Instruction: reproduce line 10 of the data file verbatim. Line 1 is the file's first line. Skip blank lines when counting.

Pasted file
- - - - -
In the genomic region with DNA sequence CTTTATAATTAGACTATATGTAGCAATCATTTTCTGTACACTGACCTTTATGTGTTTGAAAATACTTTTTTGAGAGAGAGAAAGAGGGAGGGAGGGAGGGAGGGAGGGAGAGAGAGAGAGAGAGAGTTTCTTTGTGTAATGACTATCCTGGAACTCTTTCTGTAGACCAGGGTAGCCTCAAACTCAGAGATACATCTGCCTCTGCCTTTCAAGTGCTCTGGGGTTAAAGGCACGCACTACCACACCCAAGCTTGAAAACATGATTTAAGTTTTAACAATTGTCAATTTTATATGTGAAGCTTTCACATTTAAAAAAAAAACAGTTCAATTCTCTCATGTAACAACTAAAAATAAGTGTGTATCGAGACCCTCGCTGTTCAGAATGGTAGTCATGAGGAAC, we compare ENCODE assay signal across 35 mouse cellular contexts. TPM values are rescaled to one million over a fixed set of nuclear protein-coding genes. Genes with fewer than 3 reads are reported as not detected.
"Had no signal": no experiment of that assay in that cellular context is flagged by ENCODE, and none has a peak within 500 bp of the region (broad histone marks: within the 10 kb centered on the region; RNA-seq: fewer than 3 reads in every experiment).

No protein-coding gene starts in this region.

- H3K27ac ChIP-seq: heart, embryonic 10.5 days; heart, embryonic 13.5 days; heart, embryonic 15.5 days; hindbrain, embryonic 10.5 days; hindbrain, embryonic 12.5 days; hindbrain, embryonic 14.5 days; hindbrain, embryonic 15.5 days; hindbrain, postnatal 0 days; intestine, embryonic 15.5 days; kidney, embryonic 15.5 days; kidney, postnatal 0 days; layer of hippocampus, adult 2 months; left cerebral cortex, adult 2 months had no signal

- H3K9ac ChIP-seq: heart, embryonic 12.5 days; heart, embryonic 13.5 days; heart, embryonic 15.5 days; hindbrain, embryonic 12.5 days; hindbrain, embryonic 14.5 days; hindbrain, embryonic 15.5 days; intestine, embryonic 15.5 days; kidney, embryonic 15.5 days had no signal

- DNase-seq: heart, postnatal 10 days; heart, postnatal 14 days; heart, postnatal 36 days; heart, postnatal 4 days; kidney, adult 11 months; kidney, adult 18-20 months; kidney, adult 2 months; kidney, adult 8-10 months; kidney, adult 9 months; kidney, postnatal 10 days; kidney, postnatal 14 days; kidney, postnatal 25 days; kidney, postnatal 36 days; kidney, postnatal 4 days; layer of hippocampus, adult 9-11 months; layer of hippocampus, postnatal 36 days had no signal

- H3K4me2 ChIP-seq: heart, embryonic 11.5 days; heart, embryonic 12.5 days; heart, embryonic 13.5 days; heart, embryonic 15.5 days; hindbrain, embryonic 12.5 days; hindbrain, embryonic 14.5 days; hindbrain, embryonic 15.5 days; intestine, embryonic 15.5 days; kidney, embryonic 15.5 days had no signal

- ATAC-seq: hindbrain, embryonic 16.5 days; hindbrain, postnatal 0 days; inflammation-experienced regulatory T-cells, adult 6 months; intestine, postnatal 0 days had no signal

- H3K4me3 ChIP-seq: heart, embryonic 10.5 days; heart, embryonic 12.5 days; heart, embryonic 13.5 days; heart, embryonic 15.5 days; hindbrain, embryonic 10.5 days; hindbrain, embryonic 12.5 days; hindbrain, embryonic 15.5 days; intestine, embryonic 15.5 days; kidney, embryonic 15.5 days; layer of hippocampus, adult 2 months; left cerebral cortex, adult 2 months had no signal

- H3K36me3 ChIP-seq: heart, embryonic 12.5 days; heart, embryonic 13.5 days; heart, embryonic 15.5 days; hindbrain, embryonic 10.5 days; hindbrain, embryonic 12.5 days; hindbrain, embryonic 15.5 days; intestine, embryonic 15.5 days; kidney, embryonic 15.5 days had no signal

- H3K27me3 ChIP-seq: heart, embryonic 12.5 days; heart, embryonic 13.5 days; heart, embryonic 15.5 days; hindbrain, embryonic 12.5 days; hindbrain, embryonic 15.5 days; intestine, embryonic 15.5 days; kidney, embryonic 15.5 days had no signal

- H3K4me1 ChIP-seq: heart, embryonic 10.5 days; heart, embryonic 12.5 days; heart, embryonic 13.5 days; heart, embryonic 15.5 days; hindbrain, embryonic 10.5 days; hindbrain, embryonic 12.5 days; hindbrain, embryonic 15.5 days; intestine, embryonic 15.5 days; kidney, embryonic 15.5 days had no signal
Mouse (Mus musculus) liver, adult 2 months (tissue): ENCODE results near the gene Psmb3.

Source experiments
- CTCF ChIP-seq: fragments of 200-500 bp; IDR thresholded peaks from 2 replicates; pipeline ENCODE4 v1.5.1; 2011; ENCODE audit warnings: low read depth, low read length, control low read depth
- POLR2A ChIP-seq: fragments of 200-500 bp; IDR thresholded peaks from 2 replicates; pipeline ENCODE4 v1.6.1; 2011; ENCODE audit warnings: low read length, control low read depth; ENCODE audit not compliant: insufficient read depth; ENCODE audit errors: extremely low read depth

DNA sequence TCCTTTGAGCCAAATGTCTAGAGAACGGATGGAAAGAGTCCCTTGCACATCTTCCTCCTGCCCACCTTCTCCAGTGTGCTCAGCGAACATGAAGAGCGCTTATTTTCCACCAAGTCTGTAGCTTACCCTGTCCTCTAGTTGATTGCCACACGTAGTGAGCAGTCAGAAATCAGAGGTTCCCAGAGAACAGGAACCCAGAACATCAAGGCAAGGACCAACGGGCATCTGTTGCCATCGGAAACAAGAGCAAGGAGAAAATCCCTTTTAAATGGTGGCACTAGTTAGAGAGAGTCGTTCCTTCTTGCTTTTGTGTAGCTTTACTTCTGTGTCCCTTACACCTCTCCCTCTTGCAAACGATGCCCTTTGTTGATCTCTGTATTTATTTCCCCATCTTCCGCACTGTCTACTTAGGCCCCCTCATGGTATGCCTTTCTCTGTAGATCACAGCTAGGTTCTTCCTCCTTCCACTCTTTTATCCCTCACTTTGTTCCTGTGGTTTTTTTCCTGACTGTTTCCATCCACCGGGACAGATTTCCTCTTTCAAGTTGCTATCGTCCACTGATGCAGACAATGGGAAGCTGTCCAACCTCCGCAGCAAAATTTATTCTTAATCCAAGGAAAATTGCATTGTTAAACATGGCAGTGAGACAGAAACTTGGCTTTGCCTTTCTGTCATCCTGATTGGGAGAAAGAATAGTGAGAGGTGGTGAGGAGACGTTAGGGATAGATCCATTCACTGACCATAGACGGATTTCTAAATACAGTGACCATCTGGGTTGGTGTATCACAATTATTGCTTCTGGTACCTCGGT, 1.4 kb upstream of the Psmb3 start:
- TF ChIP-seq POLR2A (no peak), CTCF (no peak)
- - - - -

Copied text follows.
- H3K36me3 ChIP-seq: heart, embryonic 12.5 days; heart, embryonic 13.5 days; heart, embryonic 15.5 days; hindbrain, embryonic 10.5 days; hindbrain, embryonic 12.5 days; hindbrain, embryonic 15.5 days; intestine, embryonic 15.5 days; kidney, embryonic 15.5 days had no signal